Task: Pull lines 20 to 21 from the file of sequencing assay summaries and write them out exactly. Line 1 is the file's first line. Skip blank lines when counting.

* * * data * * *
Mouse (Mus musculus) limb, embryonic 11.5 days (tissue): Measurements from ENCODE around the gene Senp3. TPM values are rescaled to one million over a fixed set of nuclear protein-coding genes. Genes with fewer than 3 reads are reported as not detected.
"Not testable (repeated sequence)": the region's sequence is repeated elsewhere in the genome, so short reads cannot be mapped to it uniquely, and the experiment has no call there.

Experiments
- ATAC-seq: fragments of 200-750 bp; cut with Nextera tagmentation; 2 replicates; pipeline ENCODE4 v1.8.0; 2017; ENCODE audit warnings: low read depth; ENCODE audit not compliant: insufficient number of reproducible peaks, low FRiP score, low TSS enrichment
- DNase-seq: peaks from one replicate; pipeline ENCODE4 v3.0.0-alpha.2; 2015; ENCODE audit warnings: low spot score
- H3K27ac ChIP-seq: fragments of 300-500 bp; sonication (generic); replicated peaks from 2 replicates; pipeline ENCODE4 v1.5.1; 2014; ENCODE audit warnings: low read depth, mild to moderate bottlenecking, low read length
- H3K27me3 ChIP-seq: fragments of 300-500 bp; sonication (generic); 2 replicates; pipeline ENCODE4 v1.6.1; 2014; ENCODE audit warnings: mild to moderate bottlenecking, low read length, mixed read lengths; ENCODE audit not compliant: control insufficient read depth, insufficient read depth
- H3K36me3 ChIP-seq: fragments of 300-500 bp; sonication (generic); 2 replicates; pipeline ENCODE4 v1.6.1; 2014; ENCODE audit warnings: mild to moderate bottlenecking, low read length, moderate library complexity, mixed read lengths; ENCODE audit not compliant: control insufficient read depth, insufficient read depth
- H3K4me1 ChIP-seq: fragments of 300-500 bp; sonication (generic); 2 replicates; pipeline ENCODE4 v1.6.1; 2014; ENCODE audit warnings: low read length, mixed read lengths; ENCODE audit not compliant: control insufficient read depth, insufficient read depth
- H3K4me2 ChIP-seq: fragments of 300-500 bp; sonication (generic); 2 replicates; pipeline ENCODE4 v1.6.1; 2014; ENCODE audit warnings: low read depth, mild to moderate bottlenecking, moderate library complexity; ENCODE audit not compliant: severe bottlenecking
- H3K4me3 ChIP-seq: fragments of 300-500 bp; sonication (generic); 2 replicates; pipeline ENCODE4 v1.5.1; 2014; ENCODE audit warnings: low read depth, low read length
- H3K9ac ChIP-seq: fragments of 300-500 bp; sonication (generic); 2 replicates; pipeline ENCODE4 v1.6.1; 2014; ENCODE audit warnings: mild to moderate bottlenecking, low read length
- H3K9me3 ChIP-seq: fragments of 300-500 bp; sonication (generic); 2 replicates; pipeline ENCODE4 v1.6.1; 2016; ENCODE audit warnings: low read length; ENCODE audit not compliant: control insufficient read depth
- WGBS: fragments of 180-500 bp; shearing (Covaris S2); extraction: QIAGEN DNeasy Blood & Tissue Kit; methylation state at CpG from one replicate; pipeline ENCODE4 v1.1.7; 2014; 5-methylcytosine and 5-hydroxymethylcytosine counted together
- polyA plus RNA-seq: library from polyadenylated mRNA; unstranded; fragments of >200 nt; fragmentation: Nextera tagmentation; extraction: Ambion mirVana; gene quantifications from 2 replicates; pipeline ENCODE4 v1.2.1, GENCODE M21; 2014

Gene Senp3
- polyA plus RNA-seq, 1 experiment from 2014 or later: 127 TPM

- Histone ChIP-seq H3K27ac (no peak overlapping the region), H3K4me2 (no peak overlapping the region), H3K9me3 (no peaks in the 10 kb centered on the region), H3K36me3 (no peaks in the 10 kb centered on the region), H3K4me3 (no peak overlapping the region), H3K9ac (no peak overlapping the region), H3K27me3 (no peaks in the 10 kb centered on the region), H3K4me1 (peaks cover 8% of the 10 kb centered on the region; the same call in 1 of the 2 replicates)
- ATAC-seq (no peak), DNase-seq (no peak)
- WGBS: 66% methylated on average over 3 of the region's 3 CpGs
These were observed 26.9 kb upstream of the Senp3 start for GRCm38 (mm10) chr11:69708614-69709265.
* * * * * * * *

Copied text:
- WGBS: 66% methylated on average over 3 of the region's 3 CpGs
These were observed 26.9 kb upstream of the Senp3 start for GRCm38 (mm10) chr11:69708614-69709265.